Virtually all genome assemblers to date are designed for use with data from haploid or homozygous diploid genomes. Their use on heterozygous genomic datasets generally results in highly-fragmented, error-prone assemblies, owing to the violation of assumptions during both the contigging and scaffolding phases. Of the two phases, scaffolding is more particularly impacted and algorithms to facilitate the scaffolding of heterozygous data are lacking. We present a stand-alone scaffolding algorithm, ScaffoldScaffolder, designed specifically for scaffolding diploid genomes. A fundamental step in the scaffolding phase is the assignment of sequence orientations to contigs within scaffolds. Deciding such an assignment in the presence of ambiguous evidence is what is termed the contig orientation problem. We define this problem using bidirected graph theory and show that it is equivalent to the weighted MAX-CUT problem. We present a greedy heuristic solution which we comparatively assess with other solutions to the contig orientation problem, including an advanced MAX-CUT heuristic. We illustrate how a solution to this problem provides a simple means of simultaneously identifying inverted haplotypes, which are uniquely found in diploid genomes and which have been shown to be involved in the genetic mechanisms of several diseases. Ultimately our findings show that due to the inherent biases in the underlying biological model, a greedy heuristic algorithm performs very well in practice, retaining a higher total percent of edge weight than a branch-and-bound semidefinite programming heuristic. This application exemplifies how existing graph theory algorithms can be applied in the development of new algorithms for more accurate assembly of heterozygous diploid genomes.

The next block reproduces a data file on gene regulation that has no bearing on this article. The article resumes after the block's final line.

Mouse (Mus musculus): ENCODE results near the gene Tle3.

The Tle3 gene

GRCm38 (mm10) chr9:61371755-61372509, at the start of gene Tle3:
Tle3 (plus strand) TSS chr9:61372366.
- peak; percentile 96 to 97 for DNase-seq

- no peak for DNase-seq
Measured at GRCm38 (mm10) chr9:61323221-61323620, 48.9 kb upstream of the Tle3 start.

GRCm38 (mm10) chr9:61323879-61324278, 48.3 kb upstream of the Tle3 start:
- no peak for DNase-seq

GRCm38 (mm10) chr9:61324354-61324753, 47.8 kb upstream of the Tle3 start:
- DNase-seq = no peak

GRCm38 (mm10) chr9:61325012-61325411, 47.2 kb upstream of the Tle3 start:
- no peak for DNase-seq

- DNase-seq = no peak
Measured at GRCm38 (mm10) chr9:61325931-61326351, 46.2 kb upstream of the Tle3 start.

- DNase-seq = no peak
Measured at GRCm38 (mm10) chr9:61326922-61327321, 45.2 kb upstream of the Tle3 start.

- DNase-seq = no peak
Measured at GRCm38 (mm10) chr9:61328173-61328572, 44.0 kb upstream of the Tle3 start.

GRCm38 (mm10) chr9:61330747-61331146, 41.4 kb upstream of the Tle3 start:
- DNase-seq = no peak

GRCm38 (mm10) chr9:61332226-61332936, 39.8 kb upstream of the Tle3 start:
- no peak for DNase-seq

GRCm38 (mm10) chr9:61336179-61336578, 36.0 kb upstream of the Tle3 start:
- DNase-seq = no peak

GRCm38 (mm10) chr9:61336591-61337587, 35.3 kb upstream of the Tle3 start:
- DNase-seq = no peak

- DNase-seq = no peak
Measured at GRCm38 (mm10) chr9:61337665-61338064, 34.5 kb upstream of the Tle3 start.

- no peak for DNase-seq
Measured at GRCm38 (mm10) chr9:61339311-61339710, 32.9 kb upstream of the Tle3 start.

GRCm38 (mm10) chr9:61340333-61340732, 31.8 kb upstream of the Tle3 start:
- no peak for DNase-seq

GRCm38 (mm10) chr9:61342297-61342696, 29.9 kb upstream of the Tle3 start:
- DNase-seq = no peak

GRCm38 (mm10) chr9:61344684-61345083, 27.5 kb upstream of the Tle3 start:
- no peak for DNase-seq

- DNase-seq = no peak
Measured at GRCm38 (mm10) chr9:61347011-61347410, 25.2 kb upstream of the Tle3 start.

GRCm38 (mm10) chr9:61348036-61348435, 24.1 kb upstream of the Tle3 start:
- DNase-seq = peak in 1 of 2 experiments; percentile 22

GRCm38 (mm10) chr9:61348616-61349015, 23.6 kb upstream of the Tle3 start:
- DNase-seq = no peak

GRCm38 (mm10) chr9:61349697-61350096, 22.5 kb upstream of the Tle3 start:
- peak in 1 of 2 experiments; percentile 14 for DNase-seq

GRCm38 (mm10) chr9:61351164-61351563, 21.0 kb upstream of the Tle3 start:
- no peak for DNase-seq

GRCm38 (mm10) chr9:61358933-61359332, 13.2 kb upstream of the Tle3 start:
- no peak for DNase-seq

College and Department

Physical and Mathematical Sciences; Computer Science



Date Submitted


Document Type





Genome Assembly, Scaffolding, Weighted MAX-CUT Algorithms, Bidirected Graph Theory